CRISPR kills HIV and eats Zika ‘like Pac-man’. Its next target? Cancer

HIV has no cure. It’s not quite the implacable scourge it was throughout the 1980s and 1990s, thanks to education, prophylactics, and drugs like PrEP. But still, no cure.

Part of the problem is HIV’s ability to squirrel itself away inside a cell’s DNA – including the DNA of the immune cells that are supposed to be killing it. The same ability, though, could be HIV’s undoing. All because of CRISPR. You know, CRIPSR: the gene-editing technique that got everyone really excited, then really sceptical, and now cautiously optimistic about curing a bunch of intractable diseases.

Last week, a group of biologists published research detailing how they hid an anti-HIV CRISPR system inside another type of virus capable of sneaking past a host’s immune system. What’s more, the virus replicated and snipped HIV from infected cells along the way. At this stage, it works in mice and rats, not people. But as a proof of concept, it means similar systems could be developed to fight a huge range of diseases—herpes, cystic fibrosis, and all sorts of cancers.

Those diseases are all treatable, to varying degrees. But the problem with treatments is you have to keep doing them in order for them to work. “The current anti-retroviral therapy for HIV is very successful in suppressing replication of the virus,” says Kamel Khalili, a neurovirologist at Temple University in Philadelphia and lead author of the recent research, published in Molecular Therapy. “But that does not eliminate the copies of the virus that have been integrated into the gene, so any time the patient doesn’t take their medication the virus can rebound.” Plus treatments can — and often do — fail.

Gene therapy has promised to revolutionise medicine since the 1970s, when a pair of researchers introduced the concept of using viruses to replace bad DNA with good DNA. The first working model was tested on mice in the 1980s, and by the 1990s researchers were using gene therapies — with limited success — to treat immune and nutrition deficiencies. Then, in 1999, a patient in a University of Pennsylvania gene therapy trial named Jesse Gelsinger died from complications. The tragedy temporarily skid-stopped the whole field. Gene therapy had been steadily getting its groove back, but the 2012 discovery that CRISPR could make easy, and accurate, cuts on human genes, added more vigor.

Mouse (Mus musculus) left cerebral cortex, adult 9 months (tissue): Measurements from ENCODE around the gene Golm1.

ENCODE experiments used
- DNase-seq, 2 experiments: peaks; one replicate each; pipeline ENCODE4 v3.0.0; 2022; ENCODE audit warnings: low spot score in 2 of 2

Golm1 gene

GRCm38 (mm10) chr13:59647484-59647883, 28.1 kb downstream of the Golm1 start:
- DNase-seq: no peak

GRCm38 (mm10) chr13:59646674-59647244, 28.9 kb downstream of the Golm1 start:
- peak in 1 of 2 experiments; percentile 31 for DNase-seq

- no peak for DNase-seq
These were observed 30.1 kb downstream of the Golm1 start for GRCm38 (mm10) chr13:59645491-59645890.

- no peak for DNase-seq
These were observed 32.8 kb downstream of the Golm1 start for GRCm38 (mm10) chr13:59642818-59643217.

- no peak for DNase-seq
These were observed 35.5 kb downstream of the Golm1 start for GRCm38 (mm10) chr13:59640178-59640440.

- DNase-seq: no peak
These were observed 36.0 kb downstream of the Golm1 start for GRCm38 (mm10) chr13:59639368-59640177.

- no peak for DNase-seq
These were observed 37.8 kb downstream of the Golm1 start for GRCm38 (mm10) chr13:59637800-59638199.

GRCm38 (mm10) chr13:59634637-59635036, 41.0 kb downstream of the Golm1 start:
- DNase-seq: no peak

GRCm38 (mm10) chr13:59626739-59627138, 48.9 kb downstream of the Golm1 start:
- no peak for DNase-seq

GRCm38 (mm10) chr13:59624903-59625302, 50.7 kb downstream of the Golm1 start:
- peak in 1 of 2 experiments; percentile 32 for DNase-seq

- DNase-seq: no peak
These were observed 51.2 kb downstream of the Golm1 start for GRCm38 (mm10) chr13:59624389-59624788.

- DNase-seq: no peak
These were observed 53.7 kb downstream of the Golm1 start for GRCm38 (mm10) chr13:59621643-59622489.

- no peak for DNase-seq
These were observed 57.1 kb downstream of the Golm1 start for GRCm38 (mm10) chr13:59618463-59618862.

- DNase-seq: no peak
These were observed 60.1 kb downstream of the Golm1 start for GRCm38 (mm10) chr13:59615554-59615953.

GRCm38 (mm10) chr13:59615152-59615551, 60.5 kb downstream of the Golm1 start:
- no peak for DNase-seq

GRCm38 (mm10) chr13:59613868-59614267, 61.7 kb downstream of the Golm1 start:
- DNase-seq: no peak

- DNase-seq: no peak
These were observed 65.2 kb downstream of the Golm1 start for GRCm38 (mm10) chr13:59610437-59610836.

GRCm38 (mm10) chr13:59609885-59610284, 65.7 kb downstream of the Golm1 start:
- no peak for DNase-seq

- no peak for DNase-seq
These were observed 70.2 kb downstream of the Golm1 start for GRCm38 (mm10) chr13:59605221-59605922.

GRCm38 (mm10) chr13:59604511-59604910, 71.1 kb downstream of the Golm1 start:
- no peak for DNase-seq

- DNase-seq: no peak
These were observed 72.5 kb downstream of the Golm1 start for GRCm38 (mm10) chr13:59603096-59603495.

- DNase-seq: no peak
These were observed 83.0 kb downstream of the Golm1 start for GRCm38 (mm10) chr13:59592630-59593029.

Illustration Credit: Wired

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About Peter Coffaro 1148 Articles

A growth-driven and strategic executive, Peter Coffaro commands more than 20 years of progressive management success within the medical device industry. As a District Sales Manager for Stryker Orthopaedics, Peter was responsible for managing and directing a regional sales force to achieve sales and profit goals within the Rocky Mountain region. Previously, he was the Director of Sales & Marketing for Amp Orthopedics. In this role, Peter was responsible for planning, developing, and leading all sales and marketing initiatives. Peter is a former orthopedic distributor in the Pacific Northwest. He has also worked with DePuy Orthopaedics as well as Zimmer, and held positions in sales, sales training, and sales management. Peter has an extensive background in organizational development, business development, sales management, negotiating and P&L management. Peter holds a B.S. degree in Biology from Northern Illinois University.

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